I have done relatively well this year, earning Fowler prizes every term. I was well enough prepared for Prelims, particularly for Economics and Logic. I didn’t do much revision for Theory of Politics but not much is needed to write Theopol essays anyway. Unfortunately I made a wrong question selection for Microeconomics my best paper and the Distinction is now in jeopardy. Nonetheless, this is not a problem of insufficient preparation—it’s a problem of bad exam strategy which I’ll have to remedy in the future. The key is reducing variance: choosing questions I am sure I can do reasonably well rather than questions that I’m not sure I can do but could do very well on. I made the same mistake on Logic with choosing the Natural Deduction question (which was a huge departure from the norm), but luckily I managed to do it well.
I am extremely pleased to have won the Q-STEP First Year Political Essay prize for my essay “Does Consensus Democracy Improve Economic Outcomes? which I wrote during Hilary Term. This prize is awarded to the best essay (out of ~300) which all HPol and PPE students had to write in our Quantitative Political Analysis course, and it comes with 200 quid as well! It feels great to beat all the other smart Oxford fuckers and come top of the year for something.
I can’t be too self-congratulatory, of course. It was more that I picked the right battle. As this is a quantitative assignment, I knew that many PPE and HPol students would not have the aptitude or interest to go above and beyond. Further, I spent a lot of time during Hilary Term working on this essay, when most people would have chosen to enjoy their term or revise for collections (in truth, probably a better use of one’s time). It’s vanishingly unlikely that I’ll be able to come top of the cohort in any other subsequent assignment or paper, so I’ll take what I can get… haha.
You can read the essay here. My “excellent and novel contribution” was simply to extend Lijphart’s analysis in two ways: i) using panel data and ii) bringing in more democracies. I showed that doing so causes Lijphart’s purported relationship between consensus democracy and social inequality (operationalised by the percentage of women in parliament) to disappear.
I must thank Jarel for speaking with me about my essay and providing me with my key theoretical insight, which came serendipitously two days before the essay deadline! I had ran the regressions earlier and were very frustrated that I couldn’t replicate Lijphart’s results. But Jarel said that in and of itself is a very significant finding!
Jarel: let me get this right: when you control for fixed effects, effects on gender become insignificant — right?
Jarel: ok that’s a very strong result
Jarel: i think i might have to rewrite the analysis bit as well
Me: im very excited now actually because of what you pointed out
and there we go: the absence of result is indeed an interesting result. So I quickly added this final keystone and submitted it the next day. I don’t think my essay would have been nearly as strong without this spin on the essay.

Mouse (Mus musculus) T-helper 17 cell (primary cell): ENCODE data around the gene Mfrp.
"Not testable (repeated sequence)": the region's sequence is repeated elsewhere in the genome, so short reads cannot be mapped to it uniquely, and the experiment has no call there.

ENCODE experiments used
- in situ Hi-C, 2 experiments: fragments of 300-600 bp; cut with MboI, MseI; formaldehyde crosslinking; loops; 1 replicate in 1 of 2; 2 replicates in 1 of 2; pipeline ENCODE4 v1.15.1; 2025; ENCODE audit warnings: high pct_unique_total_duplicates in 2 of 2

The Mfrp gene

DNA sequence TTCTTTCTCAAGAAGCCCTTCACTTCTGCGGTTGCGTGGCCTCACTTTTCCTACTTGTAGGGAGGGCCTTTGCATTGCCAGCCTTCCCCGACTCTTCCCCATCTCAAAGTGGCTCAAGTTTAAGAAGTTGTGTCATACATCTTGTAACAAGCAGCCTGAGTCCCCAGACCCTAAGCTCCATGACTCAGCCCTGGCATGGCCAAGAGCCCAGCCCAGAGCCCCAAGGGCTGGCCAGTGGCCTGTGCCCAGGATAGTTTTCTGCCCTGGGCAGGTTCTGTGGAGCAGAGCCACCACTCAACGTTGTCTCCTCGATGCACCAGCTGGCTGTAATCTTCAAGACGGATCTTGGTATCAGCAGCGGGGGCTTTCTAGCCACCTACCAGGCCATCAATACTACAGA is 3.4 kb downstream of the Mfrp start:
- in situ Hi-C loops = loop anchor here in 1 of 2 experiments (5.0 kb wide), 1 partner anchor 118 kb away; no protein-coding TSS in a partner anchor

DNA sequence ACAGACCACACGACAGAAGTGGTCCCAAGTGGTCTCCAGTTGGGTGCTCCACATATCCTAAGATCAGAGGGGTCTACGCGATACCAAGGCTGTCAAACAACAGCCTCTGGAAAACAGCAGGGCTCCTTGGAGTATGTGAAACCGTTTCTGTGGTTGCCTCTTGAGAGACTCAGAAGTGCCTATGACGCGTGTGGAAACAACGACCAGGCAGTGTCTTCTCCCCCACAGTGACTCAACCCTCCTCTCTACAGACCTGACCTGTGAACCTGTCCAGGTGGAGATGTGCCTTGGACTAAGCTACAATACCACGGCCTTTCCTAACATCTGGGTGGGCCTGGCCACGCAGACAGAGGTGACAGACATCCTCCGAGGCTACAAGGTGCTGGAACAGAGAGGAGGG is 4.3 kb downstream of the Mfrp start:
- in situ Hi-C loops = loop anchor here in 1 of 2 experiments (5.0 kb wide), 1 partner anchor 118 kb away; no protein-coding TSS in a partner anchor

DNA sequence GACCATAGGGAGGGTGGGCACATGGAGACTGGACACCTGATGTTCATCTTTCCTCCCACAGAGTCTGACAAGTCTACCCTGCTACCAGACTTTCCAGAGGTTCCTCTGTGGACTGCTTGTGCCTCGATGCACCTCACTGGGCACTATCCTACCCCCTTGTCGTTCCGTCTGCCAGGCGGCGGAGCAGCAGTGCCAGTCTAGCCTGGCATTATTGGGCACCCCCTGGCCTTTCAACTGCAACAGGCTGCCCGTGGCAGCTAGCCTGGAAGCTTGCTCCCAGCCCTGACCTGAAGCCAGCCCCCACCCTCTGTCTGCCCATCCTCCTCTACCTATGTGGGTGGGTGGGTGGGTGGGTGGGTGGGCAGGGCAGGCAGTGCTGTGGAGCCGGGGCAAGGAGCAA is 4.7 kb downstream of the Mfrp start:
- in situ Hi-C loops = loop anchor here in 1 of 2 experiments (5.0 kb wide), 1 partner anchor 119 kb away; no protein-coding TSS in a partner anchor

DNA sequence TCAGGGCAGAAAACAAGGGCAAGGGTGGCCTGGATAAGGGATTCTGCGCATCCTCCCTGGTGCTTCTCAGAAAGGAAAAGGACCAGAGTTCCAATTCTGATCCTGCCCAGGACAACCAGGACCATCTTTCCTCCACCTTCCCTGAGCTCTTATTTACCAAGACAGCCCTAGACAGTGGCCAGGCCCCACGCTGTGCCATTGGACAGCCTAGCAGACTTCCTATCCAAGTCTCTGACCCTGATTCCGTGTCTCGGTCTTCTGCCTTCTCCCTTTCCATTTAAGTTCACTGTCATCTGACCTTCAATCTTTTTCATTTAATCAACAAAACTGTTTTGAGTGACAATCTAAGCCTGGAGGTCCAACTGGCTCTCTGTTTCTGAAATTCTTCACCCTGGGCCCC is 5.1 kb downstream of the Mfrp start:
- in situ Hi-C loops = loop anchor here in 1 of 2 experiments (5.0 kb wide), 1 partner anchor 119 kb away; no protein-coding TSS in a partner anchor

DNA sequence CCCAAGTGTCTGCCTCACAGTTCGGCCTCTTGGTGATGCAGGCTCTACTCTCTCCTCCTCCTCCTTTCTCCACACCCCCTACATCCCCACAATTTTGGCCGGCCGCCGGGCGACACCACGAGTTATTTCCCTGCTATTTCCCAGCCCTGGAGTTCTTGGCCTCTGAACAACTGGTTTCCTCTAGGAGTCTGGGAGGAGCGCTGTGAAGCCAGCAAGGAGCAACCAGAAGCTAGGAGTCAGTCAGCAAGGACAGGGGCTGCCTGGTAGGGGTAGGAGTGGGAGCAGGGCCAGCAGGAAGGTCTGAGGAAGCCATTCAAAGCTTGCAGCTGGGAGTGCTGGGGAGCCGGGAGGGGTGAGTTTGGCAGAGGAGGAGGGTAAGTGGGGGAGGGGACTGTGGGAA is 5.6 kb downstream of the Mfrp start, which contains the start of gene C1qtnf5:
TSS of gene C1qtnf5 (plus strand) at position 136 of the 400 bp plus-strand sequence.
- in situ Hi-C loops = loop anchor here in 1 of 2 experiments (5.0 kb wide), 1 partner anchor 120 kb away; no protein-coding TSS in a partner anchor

Reading the essay with a fresh eye (and with the help of the marker’s comments), there are a couple of things I could have done better, which would have pushed the essay from a 79 (High First; great work) to a 80 (Excellent First; pretty much impossible to achieve). First of all, the introduction/theoretical argument/methodological criticisms were written before I had the key insight; I edited them hastily after-the-fact which necessarily makes them a little disjointed and the key insight feel a bit tacked-on. I should have put front-and-center the criticism that Lijphart selects on the dependent variable by using FH to operationalise democracy. From the marker’s report,
Argument: Your theoretical section mediates between Tsebelis and Lijphart, whereas it would have been more convincing to derive unique theoretical argument capturing your own intuitions.
There we go.
I must thank Sergi and Tak Huen for taking the time to look at my essay; in particular my mentor Sergi, who was swamped running revision classes for the PPE finalists. But most importantly Jeffrey, who was my QSTEP mentor and actually Skyped me in Utah during the vac, and really went above and beyond.
What I’ve learned:
This is an area in which`I feel there is much room for improvement. By “extracurricular” I refer to my CS self-study (MOOCs, algorithms practice) and hobbies (cooking, lifting).
I was able to get some CS self-study done this Christmas (finished N2T II) but no work done in Hilary as I was focused on my QSTEP, which had very rudimentary R. I think I made the right choice focusing on QSTEP but I think that I could have done more; one problem on Leetcode per day would have been a good start, for example.
I have always suffered from a lack of motivation going to the gym: two steps forward, one step back. This has caused my progress in the gym to be less than it could have been, although I have made progress nonetheless. In the very recent past due to my studying for Prelims (and spending time with my girlfriend) I did not go to the gym regularly (at all) during Trinity term. But I’m confident I will be able to make back my gains soon.